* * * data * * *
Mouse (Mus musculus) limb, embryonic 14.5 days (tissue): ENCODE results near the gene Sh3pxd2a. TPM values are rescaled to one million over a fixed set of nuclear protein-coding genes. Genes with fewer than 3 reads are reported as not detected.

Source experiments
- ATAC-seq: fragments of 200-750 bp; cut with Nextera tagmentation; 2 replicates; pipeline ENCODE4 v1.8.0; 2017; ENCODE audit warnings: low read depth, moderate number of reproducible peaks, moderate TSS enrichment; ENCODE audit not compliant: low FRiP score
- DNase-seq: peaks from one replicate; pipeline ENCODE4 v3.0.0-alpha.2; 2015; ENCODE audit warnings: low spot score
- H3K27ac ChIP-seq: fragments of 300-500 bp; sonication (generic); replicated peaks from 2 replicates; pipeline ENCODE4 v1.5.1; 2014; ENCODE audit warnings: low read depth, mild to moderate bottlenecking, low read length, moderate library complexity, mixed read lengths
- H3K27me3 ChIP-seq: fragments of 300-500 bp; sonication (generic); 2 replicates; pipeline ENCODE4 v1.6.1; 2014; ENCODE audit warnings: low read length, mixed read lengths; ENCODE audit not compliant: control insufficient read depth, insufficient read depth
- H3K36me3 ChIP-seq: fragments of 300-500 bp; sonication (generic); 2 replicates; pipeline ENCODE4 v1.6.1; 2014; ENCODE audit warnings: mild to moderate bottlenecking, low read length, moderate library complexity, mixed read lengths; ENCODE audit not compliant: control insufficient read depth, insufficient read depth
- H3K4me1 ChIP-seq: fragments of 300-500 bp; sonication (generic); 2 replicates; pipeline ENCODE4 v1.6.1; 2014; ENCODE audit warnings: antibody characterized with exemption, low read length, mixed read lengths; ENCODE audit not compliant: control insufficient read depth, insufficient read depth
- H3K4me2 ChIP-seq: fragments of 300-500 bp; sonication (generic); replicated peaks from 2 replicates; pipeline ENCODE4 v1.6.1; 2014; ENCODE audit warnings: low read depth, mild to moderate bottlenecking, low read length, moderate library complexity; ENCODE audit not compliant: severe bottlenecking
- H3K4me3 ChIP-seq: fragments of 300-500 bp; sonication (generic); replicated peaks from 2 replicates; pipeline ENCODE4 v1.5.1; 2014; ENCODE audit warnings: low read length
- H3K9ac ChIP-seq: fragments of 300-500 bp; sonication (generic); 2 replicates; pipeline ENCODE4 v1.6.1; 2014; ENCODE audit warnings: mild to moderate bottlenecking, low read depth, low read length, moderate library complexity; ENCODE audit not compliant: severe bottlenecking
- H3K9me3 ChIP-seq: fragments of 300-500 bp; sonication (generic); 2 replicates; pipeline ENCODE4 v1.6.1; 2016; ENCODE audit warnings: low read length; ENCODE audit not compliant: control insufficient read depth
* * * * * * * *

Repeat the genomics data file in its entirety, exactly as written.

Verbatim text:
Mouse (Mus musculus) limb, embryonic 14.5 days (tissue): ENCODE results near the gene Sh3pxd2a. TPM values are rescaled to one million over a fixed set of nuclear protein-coding genes. Genes with fewer than 3 reads are reported as not detected.

Source experiments
- ATAC-seq: fragments of 200-750 bp; cut with Nextera tagmentation; 2 replicates; pipeline ENCODE4 v1.8.0; 2017; ENCODE audit warnings: low read depth, moderate number of reproducible peaks, moderate TSS enrichment; ENCODE audit not compliant: low FRiP score
- DNase-seq: peaks from one replicate; pipeline ENCODE4 v3.0.0-alpha.2; 2015; ENCODE audit warnings: low spot score
- H3K27ac ChIP-seq: fragments of 300-500 bp; sonication (generic); replicated peaks from 2 replicates; pipeline ENCODE4 v1.5.1; 2014; ENCODE audit warnings: low read depth, mild to moderate bottlenecking, low read length, moderate library complexity, mixed read lengths
- H3K27me3 ChIP-seq: fragments of 300-500 bp; sonication (generic); 2 replicates; pipeline ENCODE4 v1.6.1; 2014; ENCODE audit warnings: low read length, mixed read lengths; ENCODE audit not compliant: control insufficient read depth, insufficient read depth
- H3K36me3 ChIP-seq: fragments of 300-500 bp; sonication (generic); 2 replicates; pipeline ENCODE4 v1.6.1; 2014; ENCODE audit warnings: mild to moderate bottlenecking, low read length, moderate library complexity, mixed read lengths; ENCODE audit not compliant: control insufficient read depth, insufficient read depth
- H3K4me1 ChIP-seq: fragments of 300-500 bp; sonication (generic); 2 replicates; pipeline ENCODE4 v1.6.1; 2014; ENCODE audit warnings: antibody characterized with exemption, low read length, mixed read lengths; ENCODE audit not compliant: control insufficient read depth, insufficient read depth
- H3K4me2 ChIP-seq: fragments of 300-500 bp; sonication (generic); replicated peaks from 2 replicates; pipeline ENCODE4 v1.6.1; 2014; ENCODE audit warnings: low read depth, mild to moderate bottlenecking, low read length, moderate library complexity; ENCODE audit not compliant: severe bottlenecking
- H3K4me3 ChIP-seq: fragments of 300-500 bp; sonication (generic); replicated peaks from 2 replicates; pipeline ENCODE4 v1.5.1; 2014; ENCODE audit warnings: low read length
- H3K9ac ChIP-seq: fragments of 300-500 bp; sonication (generic); 2 replicates; pipeline ENCODE4 v1.6.1; 2014; ENCODE audit warnings: mild to moderate bottlenecking, low read depth, low read length, moderate library complexity; ENCODE audit not compliant: severe bottlenecking
- H3K9me3 ChIP-seq: fragments of 300-500 bp; sonication (generic); 2 replicates; pipeline ENCODE4 v1.6.1; 2016; ENCODE audit warnings: low read length; ENCODE audit not compliant: control insufficient read depth